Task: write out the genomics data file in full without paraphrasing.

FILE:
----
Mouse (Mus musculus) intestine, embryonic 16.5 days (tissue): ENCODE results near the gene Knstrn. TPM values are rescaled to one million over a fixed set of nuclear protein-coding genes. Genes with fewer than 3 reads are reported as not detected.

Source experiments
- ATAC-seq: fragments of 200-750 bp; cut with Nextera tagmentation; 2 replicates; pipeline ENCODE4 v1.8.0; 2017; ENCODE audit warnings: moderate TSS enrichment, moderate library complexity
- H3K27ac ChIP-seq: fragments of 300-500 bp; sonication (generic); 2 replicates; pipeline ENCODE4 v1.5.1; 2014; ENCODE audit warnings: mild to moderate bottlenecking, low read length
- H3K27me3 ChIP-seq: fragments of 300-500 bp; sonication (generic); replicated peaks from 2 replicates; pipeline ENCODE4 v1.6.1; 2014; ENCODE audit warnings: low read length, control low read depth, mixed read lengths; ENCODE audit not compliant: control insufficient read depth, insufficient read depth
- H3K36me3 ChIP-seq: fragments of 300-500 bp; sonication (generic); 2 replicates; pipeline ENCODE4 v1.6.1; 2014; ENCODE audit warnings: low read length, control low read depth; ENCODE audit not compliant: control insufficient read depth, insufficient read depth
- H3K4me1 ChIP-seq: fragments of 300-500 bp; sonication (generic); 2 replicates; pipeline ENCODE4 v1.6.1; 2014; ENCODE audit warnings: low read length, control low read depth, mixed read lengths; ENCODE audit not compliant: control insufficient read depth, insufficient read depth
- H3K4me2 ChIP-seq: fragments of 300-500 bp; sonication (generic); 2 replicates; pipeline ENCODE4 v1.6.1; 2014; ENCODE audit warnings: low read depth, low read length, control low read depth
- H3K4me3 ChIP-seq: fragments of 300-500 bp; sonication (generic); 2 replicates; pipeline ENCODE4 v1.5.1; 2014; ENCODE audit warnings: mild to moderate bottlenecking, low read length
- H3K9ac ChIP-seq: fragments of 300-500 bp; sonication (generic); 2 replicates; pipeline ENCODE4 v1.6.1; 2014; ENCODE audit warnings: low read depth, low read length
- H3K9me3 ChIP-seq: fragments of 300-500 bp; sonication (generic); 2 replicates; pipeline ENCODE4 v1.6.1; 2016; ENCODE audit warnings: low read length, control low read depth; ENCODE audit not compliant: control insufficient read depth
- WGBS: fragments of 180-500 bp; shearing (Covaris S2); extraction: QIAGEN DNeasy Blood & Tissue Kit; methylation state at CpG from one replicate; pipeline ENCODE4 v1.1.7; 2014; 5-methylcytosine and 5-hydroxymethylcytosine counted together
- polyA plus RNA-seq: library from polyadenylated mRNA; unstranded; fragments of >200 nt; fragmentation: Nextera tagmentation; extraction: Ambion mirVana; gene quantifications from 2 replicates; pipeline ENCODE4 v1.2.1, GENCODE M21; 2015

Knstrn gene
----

Mouse (Mus musculus) intestine, embryonic 16.5 days (tissue): ENCODE results near the gene Knstrn. TPM values are rescaled to one million over a fixed set of nuclear protein-coding genes. Genes with fewer than 3 reads are reported as not detected.

Source experiments
- ATAC-seq: fragments of 200-750 bp; cut with Nextera tagmentation; 2 replicates; pipeline ENCODE4 v1.8.0; 2017; ENCODE audit warnings: moderate TSS enrichment, moderate library complexity
- H3K27ac ChIP-seq: fragments of 300-500 bp; sonication (generic); 2 replicates; pipeline ENCODE4 v1.5.1; 2014; ENCODE audit warnings: mild to moderate bottlenecking, low read length
- H3K27me3 ChIP-seq: fragments of 300-500 bp; sonication (generic); replicated peaks from 2 replicates; pipeline ENCODE4 v1.6.1; 2014; ENCODE audit warnings: low read length, control low read depth, mixed read lengths; ENCODE audit not compliant: control insufficient read depth, insufficient read depth
- H3K36me3 ChIP-seq: fragments of 300-500 bp; sonication (generic); 2 replicates; pipeline ENCODE4 v1.6.1; 2014; ENCODE audit warnings: low read length, control low read depth; ENCODE audit not compliant: control insufficient read depth, insufficient read depth
- H3K4me1 ChIP-seq: fragments of 300-500 bp; sonication (generic); 2 replicates; pipeline ENCODE4 v1.6.1; 2014; ENCODE audit warnings: low read length, control low read depth, mixed read lengths; ENCODE audit not compliant: control insufficient read depth, insufficient read depth
- H3K4me2 ChIP-seq: fragments of 300-500 bp; sonication (generic); 2 replicates; pipeline ENCODE4 v1.6.1; 2014; ENCODE audit warnings: low read depth, low read length, control low read depth
- H3K4me3 ChIP-seq: fragments of 300-500 bp; sonication (generic); 2 replicates; pipeline ENCODE4 v1.5.1; 2014; ENCODE audit warnings: mild to moderate bottlenecking, low read length
- H3K9ac ChIP-seq: fragments of 300-500 bp; sonication (generic); 2 replicates; pipeline ENCODE4 v1.6.1; 2014; ENCODE audit warnings: low read depth, low read length
- H3K9me3 ChIP-seq: fragments of 300-500 bp; sonication (generic); 2 replicates; pipeline ENCODE4 v1.6.1; 2016; ENCODE audit warnings: low read length, control low read depth; ENCODE audit not compliant: control insufficient read depth
- WGBS: fragments of 180-500 bp; shearing (Covaris S2); extraction: QIAGEN DNeasy Blood & Tissue Kit; methylation state at CpG from one replicate; pipeline ENCODE4 v1.1.7; 2014; 5-methylcytosine and 5-hydroxymethylcytosine counted together
- polyA plus RNA-seq: library from polyadenylated mRNA; unstranded; fragments of >200 nt; fragmentation: Nextera tagmentation; extraction: Ambion mirVana; gene quantifications from 2 replicates; pipeline ENCODE4 v1.2.1, GENCODE M21; 2015

Knstrn gene